I am brought up short at how dismissive I am of her. I push her away. I want a smiling soft-faced rosy-cheeked grandmother, not a withered stick who isn't looking at me, who never knew me...
She wasn't old. I realise with a shock, Ellen Pitt didn't grow old. She died in childbirth, aged forty-two, in 1930, in a Nursing Home in Clarence Street, Gloucester. I wonder at her death. 'Placenta previa' is recorded on the death certificate. Treated by Ceasarian Section, today, which was available only to the rich in Gloucester, in 1930.
She, a mother with nine living children, bled to death because she was poor.
My own mother was three years old. She remembers the last time she saw Ellen. She once took me to the spot in Clarence Street where she stood, being told by her father to look up to the window at the end of the block. Her mother's face appeared, they waved, and that was it. Her mother was going to go into labour and die of it, but her children were not allowed to visit her.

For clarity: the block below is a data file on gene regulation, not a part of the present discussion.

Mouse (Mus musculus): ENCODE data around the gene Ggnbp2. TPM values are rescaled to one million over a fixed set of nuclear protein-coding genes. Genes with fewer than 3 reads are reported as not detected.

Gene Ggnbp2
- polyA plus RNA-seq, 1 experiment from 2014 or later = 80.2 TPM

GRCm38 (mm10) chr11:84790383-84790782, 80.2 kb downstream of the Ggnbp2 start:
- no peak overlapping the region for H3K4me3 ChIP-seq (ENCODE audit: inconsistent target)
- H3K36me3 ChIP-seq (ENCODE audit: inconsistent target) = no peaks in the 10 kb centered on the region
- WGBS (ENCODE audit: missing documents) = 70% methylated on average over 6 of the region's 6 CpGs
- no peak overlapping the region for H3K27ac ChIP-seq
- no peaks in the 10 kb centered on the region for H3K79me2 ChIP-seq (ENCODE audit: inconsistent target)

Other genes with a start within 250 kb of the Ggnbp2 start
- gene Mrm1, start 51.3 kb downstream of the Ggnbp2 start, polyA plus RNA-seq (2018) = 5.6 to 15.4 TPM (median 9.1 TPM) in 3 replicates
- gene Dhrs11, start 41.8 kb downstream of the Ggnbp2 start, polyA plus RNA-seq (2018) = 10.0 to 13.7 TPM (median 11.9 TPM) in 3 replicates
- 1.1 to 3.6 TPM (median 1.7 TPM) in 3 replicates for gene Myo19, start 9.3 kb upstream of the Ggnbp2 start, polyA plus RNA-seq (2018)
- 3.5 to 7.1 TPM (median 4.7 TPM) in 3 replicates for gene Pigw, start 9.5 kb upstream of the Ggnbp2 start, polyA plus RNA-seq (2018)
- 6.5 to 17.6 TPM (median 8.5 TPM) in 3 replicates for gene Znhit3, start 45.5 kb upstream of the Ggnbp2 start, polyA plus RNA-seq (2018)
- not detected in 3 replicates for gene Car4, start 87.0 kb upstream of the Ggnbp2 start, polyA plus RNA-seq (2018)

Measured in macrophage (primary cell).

That was 1930. Our society has moved forward, and my Grandmother's untimely death would be an outrage today. Politically unacceptable.
I am an optimist, and I have every confidence that the gains that have been made since the 1930's to make Grandmother's poverty and death politically unacceptable, will not be reversed. When I feel that politics don't matter any more, and I can't be bothered, I shall go and stand on that spot in Clarence Street, and remember Ellen.